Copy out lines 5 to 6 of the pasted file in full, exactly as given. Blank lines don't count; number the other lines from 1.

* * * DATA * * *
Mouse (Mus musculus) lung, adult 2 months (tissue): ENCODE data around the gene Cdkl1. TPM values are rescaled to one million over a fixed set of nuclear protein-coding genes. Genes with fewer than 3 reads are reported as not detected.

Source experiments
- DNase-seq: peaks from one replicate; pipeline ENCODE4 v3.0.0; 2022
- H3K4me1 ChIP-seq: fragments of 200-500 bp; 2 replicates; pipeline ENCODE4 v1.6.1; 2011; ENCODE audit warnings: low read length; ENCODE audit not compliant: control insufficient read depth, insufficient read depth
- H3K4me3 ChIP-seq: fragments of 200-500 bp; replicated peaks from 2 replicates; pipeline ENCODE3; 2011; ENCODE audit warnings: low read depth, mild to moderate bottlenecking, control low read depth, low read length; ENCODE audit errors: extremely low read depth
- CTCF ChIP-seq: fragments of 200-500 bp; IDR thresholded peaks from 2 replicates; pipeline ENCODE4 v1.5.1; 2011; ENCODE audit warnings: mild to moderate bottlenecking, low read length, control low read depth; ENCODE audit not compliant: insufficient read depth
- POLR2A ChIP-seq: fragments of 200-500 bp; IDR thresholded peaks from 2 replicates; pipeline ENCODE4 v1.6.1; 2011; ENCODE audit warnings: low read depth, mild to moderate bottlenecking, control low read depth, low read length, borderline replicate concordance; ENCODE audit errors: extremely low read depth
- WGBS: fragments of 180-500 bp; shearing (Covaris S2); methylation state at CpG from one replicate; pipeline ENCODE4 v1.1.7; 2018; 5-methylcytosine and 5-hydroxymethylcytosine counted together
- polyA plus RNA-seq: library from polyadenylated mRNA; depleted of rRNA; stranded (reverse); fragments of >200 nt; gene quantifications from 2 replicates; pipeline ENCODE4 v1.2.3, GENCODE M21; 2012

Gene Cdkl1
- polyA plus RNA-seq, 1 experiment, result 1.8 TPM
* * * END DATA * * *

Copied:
- H3K4me3 ChIP-seq: fragments of 200-500 bp; replicated peaks from 2 replicates; pipeline ENCODE3; 2011; ENCODE audit warnings: low read depth, mild to moderate bottlenecking, control low read depth, low read length; ENCODE audit errors: extremely low read depth
- CTCF ChIP-seq: fragments of 200-500 bp; IDR thresholded peaks from 2 replicates; pipeline ENCODE4 v1.5.1; 2011; ENCODE audit warnings: mild to moderate bottlenecking, low read length, control low read depth; ENCODE audit not compliant: insufficient read depth